Participants in the RT group used the Bi-Manu-Track (Reha-Stim Co., Berlin, Germany) to perform movements of forearm pronation-supination and wrist flexion-extension. There were three computer-controlled modes. In the passive–passive mode, the device passively moves both arms. In the active–passive mode, the unaffected arm actively drives the affected arm to move passively. In the active–active mode, the affected arm has to overcome the initial resistance to allow the arm movements [35]. Before RT, participants had 5 to 10 min of mobilization as a warm-up. Then, the RT protocol included 600 to 800 repetitions of the passive–passive and active–passive modes for 15 to 20 min and 150 to 200 repetitions of the active-active mode for 3 to 5 min [36]. While the patient’s affected arm can actively perform the movements or as the patient improved, the active-passive mode was adjusted to the affected arm actively driving the unaffected arm to encourage more active movements of the affected arm. After RT training protocol, participants practiced functional-based activities for 15 to 20 min, such as picking up coins, opening a jar, turning pages of newspaper, carrying objects, and twisting a towel, which were selected by the patient and the therapist.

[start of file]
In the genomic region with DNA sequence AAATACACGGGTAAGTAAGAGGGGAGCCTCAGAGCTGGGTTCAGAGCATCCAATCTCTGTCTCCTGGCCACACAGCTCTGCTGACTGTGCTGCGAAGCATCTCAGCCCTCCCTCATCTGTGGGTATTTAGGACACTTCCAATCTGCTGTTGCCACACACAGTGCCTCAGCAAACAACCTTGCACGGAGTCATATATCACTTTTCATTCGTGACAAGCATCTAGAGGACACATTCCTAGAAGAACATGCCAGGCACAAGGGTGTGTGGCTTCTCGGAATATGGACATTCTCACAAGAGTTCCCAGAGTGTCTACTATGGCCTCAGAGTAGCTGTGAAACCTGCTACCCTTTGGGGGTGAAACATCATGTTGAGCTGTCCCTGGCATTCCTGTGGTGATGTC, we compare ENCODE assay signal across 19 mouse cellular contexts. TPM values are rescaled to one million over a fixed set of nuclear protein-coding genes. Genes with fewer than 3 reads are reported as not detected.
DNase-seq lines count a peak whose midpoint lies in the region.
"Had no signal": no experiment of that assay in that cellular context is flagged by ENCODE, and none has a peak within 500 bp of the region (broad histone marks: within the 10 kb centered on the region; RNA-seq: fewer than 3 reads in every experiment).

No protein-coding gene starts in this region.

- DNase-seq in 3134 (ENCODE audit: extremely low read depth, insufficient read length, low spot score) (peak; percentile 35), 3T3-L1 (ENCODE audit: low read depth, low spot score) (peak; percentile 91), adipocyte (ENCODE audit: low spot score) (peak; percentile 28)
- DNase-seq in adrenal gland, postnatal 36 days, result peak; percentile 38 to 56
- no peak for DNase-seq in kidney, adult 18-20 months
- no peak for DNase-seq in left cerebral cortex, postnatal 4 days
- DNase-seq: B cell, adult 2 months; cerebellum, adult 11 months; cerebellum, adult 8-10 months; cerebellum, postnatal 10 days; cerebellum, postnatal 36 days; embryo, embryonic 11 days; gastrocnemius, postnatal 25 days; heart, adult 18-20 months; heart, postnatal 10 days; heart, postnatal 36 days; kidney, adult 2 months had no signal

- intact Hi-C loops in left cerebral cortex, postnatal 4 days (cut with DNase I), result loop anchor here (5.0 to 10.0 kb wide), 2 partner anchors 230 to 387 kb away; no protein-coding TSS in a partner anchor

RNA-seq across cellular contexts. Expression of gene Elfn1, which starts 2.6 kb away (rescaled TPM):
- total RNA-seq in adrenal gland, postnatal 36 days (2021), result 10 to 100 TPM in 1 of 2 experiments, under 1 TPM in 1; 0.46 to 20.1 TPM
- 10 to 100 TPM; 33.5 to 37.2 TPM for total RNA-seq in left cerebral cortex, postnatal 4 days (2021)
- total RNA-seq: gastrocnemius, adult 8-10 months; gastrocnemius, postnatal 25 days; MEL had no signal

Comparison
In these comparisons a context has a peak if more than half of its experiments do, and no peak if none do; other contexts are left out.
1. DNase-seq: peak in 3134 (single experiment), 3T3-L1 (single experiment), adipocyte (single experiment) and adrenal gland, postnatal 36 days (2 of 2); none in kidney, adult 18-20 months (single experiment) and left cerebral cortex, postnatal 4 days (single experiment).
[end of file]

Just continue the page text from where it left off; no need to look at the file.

RT + mCIT group